Ministry Resources

Jacob Has to Let Benjamin Go

Author: Dr. Craig Keener

Jacob was unwilling to let his son Benjamin go in Genesis 42:36-38. Whether it was physically with his brothers, or figuratively from under his overprotective shadow, Jacob couldn’t do it. But the time came when he had no choice.

Jacob’s Defiance & Fear

Jacob initially resists Reuben’s assurance that he will bring Benjamin back, even though Reuben offers the lives of his own two sons as surety (Genesis 42:37). Reuben, the eldest, and his full brother Judah have emerged as leaders among the brothers. Thus later, Judah, who has lost two sons of his own already (Genesis 38:7, 10), similarly offers to bear responsibility for Benjamin (Genesis 43:9). Just as Reuben and Judah in different ways spoke against killing Joseph in Genesis 37:21-22, 26-27.

Jacob’s lament that any harm to Benjamin would bring him down to Sheol in grief (Genesis 42:38) echoes his expectation that he would continue mourning over Joseph until going down to Sheol (Genesis 37:35). His sons will continue to recall Jacob’s stark words when they stand before Joseph. They dare not bring their father down to Sheol in mourning (Genesis 44:29, 31).

Time Running Out

Nevertheless, in Jacob’s resistance to allowing Benjamin to go to Egypt, Judah reminds his father he is preventing them from getting food for the camp. Thus ensuring the starvation of Jacob, all his children, and all his grandchildren (Genesis 43:8). By implication, even Benjamin will surely die if they do not risk traveling again to Egypt. Having waited until they were nearly out of food (Genesis 42:2) means that they have already delayed too long, given the time needed to travel to Egypt and back (Genesis 43:10). (The edible foods that they will take as a gift [mentioned in 43:11] are not perishables like grain, but neither would the camp have large enough quantities of such goods to rely on very long.)

In his relationship to his father and brothers, Benjamin has become a surrogate for his full brother Joseph. None of them wants to make the same mistake twice. Reuben earlier called Joseph “the boy” (Genesis 37:30; 42:22; a “youth” in Genesis 37:2; 41:12), a title transferred now to Benjamin (Genesis 44:20; a “youth” in Genesis 43:8; 44:22, 30-34).

Jacob Lets Benjamin Go

Meanwhile, ironically, Joseph is (still unknown to his father and brothers) “the man, the lord of the land” (Genesis 42:30, 33), thereafter abbreviated “the man” (Genesis 43:3, 5, 6, 7, 11, 13, 14). (This might not be a contrast with his former status as a “youth,” however. Although “man” sometimes contrasts with “youth,” as in 25:27, it is contrasted or coupled with “woman” far more often.)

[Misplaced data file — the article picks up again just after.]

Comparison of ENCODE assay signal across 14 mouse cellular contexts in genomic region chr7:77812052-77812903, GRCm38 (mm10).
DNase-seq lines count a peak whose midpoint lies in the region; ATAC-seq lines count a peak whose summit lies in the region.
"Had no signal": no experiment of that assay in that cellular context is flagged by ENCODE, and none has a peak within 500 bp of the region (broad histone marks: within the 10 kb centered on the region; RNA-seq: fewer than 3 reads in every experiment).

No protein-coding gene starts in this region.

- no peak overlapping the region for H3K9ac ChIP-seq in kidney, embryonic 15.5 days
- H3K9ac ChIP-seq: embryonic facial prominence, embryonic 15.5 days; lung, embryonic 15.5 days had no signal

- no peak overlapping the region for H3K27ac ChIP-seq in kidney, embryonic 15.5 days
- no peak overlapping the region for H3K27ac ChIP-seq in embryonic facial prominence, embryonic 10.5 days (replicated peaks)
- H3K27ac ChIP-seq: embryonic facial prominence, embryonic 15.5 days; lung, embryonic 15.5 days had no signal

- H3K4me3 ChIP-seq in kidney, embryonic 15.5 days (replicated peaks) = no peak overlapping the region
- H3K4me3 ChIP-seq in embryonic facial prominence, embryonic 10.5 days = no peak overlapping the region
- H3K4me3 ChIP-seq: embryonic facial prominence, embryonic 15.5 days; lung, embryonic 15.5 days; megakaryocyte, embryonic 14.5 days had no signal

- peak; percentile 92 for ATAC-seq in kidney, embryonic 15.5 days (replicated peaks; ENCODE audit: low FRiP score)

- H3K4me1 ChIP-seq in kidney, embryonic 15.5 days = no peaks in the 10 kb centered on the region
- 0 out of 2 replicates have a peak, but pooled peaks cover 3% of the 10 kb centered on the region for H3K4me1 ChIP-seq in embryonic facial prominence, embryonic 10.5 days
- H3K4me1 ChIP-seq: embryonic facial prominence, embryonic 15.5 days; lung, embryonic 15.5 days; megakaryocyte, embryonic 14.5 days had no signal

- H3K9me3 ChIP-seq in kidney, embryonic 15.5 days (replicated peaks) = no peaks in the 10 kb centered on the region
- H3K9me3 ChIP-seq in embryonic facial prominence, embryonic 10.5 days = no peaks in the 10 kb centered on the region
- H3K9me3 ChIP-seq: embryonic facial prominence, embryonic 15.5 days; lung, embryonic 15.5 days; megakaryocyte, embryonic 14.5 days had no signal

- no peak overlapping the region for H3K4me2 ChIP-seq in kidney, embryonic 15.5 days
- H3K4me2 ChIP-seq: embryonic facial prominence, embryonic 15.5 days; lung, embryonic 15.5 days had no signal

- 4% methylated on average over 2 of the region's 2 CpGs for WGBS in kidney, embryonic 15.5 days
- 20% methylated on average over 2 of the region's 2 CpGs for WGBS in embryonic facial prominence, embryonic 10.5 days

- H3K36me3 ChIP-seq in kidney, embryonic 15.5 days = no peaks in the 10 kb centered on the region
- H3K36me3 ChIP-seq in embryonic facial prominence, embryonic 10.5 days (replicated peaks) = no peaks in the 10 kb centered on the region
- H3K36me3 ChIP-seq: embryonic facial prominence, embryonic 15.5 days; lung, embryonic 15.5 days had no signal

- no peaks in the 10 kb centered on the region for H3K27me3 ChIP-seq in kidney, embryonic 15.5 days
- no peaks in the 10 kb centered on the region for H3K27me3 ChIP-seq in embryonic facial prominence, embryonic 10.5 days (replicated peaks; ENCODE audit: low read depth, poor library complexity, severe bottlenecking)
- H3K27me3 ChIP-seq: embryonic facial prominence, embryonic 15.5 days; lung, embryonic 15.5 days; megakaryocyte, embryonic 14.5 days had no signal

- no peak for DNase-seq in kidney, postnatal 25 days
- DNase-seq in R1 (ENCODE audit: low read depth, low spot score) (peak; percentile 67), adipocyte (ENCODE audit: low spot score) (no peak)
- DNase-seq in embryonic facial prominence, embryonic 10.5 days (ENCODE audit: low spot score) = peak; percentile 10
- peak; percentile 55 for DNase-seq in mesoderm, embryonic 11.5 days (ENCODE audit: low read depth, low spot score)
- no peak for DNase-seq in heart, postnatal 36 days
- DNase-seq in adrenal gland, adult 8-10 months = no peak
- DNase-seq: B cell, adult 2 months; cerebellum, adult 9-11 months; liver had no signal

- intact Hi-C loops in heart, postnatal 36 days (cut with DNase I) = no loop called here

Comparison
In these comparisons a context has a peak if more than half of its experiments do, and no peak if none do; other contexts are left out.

Obviously Joseph is not the only “man” in Genesis or even in this section of Genesis, but the repeated use of this title in the family’s reference to this powerful yet seemingly anonymous figure appears significant (cf. Genesis 41:33, 38). Then again, they may have found the Egyptian name “Zaphnath Paneah” (Genesis 41:45) difficult to pronounce! In any case, this “man” is now “the lord of the land” (Genesis 42:30, 33) and “like Pharaoh” (Genesis 44:18). (Nor are their expressions far from the mark. God made him as a father to Pharaoh, lord of his house [i.e., steward; cf. 24:2 in Hebrew], and ruler in all Egypt; Genesis 45:8-9.)

Jacob is finally persuaded to release Benjamin (Genesis 43:13). He provides the resources that are in his power (Genesis 43:11-12), musters some hope for the best (Genesis 43:12), and most important of all calls on God to watch over them. Jacob prays that “God Almighty” (El Shaddai) will be with them (Genesis 43:14). Isaac had once blessed Jacob in that way: “May the Almighty bless you and make you fruitful and multiply you, so that you become an assembly of peoples” (Genesis 28:3). These are no idle words. God later will appear to Jacob, declaring himself to be “El Shaddai” (as he had with Abram in Genesis 17:1). At that time God will instruct Jacob to be fruitful and multiply. An assembly of nations will come from him (Genesis 35:11).

Jacob’s own invoking of El Shaddai will not prove vain in this case. Jacob will recognize this, for later he will recall the promise of 35:11 in blessing his lost-and-found son Joseph (Genesis 48:3; 49:25).

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